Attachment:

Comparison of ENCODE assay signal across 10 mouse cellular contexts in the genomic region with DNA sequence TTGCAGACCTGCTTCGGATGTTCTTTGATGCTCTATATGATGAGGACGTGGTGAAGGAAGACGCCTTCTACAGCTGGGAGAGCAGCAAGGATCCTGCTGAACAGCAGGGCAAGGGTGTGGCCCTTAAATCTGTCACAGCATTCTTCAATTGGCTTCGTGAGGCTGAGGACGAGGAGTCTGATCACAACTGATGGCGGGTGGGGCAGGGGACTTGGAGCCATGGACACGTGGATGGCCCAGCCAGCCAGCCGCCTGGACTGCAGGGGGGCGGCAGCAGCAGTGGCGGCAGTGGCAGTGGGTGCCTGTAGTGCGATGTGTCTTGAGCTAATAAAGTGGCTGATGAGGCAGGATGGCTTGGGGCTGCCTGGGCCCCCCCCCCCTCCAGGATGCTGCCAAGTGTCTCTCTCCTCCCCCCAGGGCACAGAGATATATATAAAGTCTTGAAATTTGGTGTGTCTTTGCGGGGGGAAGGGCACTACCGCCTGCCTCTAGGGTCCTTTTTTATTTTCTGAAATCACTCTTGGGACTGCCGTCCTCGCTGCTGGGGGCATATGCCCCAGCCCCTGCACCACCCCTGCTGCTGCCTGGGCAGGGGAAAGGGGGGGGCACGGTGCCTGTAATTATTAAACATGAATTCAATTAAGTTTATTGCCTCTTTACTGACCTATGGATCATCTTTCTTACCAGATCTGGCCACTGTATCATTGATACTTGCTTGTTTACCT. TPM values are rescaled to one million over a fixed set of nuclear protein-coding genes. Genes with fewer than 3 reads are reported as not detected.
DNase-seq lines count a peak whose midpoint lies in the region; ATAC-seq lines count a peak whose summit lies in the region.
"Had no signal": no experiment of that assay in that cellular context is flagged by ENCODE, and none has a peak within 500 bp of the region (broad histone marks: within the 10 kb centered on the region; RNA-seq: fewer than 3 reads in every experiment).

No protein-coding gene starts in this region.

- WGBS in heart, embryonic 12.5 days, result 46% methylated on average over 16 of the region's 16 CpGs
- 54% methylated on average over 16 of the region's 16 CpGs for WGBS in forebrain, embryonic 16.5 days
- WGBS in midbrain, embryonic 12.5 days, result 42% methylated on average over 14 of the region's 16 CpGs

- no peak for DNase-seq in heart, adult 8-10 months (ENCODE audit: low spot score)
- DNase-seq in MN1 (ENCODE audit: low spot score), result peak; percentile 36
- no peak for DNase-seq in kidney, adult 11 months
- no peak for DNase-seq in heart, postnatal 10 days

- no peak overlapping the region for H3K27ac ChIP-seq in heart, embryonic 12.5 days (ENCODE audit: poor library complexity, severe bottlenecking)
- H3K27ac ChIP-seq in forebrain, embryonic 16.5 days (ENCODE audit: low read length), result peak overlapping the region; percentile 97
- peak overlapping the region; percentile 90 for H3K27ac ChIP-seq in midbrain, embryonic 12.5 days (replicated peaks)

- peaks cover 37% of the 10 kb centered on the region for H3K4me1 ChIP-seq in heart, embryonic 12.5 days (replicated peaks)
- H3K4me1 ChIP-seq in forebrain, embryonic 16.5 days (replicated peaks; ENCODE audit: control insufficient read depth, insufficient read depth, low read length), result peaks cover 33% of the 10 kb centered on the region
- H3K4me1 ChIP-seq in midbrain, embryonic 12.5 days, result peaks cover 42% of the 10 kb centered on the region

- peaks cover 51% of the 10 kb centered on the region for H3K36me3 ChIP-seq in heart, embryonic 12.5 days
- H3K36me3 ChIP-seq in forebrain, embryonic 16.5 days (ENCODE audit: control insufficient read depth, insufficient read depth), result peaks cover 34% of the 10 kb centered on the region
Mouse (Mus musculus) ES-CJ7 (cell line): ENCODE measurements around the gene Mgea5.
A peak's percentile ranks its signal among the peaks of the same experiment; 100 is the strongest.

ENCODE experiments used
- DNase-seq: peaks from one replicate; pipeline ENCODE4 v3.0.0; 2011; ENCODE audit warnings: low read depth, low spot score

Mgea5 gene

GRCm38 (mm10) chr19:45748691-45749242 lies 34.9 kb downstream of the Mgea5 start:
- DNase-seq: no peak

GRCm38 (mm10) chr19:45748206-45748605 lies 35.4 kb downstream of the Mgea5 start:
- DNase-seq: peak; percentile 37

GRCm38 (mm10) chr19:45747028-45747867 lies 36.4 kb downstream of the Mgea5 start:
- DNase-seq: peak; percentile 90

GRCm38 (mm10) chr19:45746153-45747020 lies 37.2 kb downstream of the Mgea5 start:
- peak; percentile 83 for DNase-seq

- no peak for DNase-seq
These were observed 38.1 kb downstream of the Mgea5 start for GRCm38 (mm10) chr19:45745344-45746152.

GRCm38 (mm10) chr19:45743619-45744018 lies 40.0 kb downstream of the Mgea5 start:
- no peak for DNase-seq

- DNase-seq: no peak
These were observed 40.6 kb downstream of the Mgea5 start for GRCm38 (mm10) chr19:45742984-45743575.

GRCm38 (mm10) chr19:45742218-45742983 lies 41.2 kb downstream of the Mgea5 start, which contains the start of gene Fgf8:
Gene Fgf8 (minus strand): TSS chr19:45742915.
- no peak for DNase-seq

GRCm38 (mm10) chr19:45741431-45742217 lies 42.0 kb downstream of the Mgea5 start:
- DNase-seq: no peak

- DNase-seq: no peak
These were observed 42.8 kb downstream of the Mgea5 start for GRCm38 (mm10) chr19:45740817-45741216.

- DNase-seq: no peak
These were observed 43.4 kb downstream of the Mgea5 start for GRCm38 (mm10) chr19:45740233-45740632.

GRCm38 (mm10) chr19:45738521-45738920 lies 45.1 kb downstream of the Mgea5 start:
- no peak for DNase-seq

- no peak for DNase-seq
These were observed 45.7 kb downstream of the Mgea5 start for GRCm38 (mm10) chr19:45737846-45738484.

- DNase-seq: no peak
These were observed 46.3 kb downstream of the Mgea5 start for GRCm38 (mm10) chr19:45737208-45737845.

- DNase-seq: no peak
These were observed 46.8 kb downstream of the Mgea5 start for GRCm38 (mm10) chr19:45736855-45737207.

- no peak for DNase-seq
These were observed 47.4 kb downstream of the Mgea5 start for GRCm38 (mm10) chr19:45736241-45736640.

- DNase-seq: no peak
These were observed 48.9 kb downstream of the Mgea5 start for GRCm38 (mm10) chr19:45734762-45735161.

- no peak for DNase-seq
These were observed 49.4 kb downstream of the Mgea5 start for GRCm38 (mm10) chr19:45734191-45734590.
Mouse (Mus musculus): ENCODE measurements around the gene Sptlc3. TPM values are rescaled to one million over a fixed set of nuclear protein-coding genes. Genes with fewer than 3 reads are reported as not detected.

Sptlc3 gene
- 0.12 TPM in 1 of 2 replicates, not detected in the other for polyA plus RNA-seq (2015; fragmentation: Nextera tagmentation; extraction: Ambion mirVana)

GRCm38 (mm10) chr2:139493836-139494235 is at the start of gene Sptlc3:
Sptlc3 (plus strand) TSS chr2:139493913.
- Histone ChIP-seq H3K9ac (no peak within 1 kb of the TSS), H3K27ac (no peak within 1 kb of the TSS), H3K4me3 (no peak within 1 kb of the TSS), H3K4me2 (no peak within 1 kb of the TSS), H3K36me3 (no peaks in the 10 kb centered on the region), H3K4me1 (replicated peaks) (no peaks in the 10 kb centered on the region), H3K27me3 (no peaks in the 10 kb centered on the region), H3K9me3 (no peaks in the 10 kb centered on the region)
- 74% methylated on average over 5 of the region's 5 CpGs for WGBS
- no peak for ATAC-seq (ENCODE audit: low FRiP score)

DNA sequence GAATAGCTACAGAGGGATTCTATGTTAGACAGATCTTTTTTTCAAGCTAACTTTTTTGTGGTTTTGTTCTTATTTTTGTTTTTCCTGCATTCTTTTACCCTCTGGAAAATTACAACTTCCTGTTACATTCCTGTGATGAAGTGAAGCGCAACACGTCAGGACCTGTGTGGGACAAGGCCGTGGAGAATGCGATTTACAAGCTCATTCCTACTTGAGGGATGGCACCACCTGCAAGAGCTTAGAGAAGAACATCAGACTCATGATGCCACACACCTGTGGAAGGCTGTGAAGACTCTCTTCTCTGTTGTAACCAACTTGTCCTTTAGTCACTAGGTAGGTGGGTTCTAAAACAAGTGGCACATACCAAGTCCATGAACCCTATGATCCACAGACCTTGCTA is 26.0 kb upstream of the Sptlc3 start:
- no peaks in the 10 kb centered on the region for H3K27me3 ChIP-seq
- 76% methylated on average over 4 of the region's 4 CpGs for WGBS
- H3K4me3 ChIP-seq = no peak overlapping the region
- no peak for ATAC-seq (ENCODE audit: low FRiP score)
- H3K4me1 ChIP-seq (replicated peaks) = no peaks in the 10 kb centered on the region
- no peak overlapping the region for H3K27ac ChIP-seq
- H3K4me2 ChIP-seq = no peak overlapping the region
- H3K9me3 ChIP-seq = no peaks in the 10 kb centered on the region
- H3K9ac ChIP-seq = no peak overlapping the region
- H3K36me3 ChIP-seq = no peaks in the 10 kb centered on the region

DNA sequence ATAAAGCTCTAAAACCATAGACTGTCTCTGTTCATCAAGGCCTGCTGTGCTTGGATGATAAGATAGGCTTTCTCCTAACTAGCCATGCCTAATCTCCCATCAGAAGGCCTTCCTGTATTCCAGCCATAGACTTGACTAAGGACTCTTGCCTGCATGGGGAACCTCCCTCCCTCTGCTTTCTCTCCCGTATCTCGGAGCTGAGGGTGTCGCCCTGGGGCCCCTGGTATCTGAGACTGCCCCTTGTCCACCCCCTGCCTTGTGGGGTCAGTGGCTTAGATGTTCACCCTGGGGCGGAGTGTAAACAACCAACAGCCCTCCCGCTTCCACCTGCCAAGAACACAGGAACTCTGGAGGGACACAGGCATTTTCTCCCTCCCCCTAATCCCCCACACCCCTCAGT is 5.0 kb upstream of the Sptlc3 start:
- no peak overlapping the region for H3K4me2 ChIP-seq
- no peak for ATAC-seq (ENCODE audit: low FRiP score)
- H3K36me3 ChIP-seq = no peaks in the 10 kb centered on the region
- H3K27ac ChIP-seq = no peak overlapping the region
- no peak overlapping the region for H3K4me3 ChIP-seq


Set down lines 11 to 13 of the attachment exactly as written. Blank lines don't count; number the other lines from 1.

- no peak for DNase-seq in heart, postnatal 10 days

- no peak overlapping the region for H3K27ac ChIP-seq in heart, embryonic 12.5 days (ENCODE audit: poor library complexity, severe bottlenecking)
- H3K27ac ChIP-seq in forebrain, embryonic 16.5 days (ENCODE audit: low read length), result peak overlapping the region; percentile 97